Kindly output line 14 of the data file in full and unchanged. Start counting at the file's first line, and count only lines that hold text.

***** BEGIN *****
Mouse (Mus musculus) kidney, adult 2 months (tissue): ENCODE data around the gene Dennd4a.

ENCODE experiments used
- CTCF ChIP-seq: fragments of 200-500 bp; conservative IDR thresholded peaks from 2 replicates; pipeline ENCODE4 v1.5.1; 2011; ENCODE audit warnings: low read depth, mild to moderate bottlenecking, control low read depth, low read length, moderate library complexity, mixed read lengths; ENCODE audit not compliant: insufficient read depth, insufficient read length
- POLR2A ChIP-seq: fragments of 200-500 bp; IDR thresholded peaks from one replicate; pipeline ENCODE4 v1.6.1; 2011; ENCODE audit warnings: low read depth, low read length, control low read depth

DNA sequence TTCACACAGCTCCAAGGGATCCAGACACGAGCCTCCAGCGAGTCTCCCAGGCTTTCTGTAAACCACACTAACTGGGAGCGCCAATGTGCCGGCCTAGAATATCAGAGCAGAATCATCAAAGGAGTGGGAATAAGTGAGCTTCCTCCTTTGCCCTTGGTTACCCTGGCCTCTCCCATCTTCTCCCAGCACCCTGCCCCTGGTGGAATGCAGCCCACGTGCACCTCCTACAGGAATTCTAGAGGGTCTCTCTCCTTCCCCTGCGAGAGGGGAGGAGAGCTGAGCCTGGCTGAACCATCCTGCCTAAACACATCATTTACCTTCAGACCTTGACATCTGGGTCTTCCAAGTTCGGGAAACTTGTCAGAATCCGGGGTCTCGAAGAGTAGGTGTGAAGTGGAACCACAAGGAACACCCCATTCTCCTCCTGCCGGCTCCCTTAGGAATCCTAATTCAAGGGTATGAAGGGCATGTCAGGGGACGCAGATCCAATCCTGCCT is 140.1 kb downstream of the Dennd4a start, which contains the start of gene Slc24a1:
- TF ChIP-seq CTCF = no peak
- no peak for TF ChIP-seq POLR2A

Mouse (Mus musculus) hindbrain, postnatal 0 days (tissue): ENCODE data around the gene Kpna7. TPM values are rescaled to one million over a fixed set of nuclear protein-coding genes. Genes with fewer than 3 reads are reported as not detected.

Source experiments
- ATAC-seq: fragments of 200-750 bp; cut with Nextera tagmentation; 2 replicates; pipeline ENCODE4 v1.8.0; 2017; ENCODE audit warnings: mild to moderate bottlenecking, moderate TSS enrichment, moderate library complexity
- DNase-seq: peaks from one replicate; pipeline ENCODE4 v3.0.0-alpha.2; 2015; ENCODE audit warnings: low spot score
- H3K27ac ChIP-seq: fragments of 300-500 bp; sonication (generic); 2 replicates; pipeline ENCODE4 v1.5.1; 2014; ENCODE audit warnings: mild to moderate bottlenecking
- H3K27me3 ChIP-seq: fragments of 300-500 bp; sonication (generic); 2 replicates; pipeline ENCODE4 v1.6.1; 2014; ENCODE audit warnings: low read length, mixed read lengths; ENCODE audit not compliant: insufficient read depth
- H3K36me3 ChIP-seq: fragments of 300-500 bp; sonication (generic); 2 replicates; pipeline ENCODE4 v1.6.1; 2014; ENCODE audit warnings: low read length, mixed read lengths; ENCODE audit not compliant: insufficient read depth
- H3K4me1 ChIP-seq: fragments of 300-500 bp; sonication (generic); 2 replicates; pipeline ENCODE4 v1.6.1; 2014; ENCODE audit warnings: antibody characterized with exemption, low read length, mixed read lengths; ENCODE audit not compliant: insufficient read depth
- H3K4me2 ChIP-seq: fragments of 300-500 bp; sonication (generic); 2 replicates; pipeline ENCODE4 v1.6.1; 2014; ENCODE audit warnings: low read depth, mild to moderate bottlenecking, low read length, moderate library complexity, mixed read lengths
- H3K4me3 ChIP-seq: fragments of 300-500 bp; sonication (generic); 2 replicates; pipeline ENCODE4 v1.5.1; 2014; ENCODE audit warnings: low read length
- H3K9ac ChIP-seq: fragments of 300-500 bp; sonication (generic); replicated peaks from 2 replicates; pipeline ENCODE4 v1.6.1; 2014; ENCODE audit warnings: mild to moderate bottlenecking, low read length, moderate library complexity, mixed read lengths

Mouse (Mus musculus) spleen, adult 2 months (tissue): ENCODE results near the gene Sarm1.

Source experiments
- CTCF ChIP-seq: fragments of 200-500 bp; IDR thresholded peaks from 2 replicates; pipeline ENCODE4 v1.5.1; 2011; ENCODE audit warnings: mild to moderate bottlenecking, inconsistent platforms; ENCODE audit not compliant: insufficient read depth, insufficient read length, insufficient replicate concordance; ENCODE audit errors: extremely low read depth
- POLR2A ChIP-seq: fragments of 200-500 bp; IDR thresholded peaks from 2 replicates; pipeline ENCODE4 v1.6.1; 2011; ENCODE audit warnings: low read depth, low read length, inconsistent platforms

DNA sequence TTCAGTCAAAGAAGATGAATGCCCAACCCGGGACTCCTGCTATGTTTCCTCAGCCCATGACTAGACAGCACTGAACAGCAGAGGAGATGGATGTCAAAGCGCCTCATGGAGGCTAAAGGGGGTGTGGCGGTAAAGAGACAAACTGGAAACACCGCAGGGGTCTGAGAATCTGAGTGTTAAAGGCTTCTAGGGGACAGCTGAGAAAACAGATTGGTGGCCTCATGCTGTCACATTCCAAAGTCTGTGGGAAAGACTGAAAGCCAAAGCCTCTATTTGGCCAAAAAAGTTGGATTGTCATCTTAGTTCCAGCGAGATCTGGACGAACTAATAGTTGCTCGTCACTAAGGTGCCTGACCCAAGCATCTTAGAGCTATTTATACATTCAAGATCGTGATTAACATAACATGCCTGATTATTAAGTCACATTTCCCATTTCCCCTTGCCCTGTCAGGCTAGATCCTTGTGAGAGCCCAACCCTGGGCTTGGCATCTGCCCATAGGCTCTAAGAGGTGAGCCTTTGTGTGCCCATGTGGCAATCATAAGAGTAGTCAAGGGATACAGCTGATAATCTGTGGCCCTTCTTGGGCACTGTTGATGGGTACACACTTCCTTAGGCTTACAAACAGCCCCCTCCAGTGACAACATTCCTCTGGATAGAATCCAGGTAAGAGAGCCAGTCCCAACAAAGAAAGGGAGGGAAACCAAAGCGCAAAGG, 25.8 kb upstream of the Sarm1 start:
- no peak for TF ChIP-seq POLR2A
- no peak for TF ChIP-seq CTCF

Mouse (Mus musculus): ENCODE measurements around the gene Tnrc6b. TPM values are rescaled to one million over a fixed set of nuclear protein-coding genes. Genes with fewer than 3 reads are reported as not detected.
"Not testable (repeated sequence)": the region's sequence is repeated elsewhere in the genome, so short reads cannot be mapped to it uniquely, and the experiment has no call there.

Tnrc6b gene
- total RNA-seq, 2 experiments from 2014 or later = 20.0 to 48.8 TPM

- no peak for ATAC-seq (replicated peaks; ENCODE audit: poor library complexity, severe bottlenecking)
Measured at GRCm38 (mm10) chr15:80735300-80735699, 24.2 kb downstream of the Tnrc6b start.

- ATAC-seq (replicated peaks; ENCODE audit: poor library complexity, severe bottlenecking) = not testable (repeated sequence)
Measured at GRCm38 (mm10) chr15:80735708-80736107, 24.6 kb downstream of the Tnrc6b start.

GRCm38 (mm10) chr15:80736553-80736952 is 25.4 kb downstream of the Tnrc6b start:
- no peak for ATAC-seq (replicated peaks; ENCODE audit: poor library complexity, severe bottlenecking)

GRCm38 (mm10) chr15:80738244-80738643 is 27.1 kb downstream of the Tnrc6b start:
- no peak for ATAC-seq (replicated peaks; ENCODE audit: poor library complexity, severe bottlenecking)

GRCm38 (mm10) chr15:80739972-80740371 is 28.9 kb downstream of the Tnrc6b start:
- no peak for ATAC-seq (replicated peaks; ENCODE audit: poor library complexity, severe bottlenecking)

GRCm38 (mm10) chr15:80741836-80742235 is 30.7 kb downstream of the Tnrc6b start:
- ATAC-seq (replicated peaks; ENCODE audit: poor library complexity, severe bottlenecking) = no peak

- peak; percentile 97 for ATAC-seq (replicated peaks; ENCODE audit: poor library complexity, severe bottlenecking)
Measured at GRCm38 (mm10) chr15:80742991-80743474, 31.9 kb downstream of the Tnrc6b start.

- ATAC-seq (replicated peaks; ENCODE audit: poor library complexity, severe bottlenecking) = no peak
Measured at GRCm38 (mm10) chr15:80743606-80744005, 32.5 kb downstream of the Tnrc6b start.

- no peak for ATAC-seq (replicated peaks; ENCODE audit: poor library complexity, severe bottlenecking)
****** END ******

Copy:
- H3K36me3 ChIP-seq: fragments of 300-500 bp; sonication (generic); 2 replicates; pipeline ENCODE4 v1.6.1; 2014; ENCODE audit warnings: low read length, mixed read lengths; ENCODE audit not compliant: insufficient read depth